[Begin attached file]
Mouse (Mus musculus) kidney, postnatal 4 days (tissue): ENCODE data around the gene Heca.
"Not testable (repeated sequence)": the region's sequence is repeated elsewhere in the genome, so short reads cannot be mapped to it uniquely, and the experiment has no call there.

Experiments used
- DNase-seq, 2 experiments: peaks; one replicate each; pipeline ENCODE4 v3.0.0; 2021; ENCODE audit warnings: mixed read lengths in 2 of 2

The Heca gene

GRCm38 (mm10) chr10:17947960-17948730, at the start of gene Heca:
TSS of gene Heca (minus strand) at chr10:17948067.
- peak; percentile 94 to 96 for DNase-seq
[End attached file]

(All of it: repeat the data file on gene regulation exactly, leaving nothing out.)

Mouse (Mus musculus) kidney, postnatal 4 days (tissue): ENCODE data around the gene Heca.
"Not testable (repeated sequence)": the region's sequence is repeated elsewhere in the genome, so short reads cannot be mapped to it uniquely, and the experiment has no call there.

Experiments used
- DNase-seq, 2 experiments: peaks; one replicate each; pipeline ENCODE4 v3.0.0; 2021; ENCODE audit warnings: mixed read lengths in 2 of 2

The Heca gene

GRCm38 (mm10) chr10:17947960-17948730, at the start of gene Heca:
TSS of gene Heca (minus strand) at chr10:17948067.
- peak; percentile 94 to 96 for DNase-seq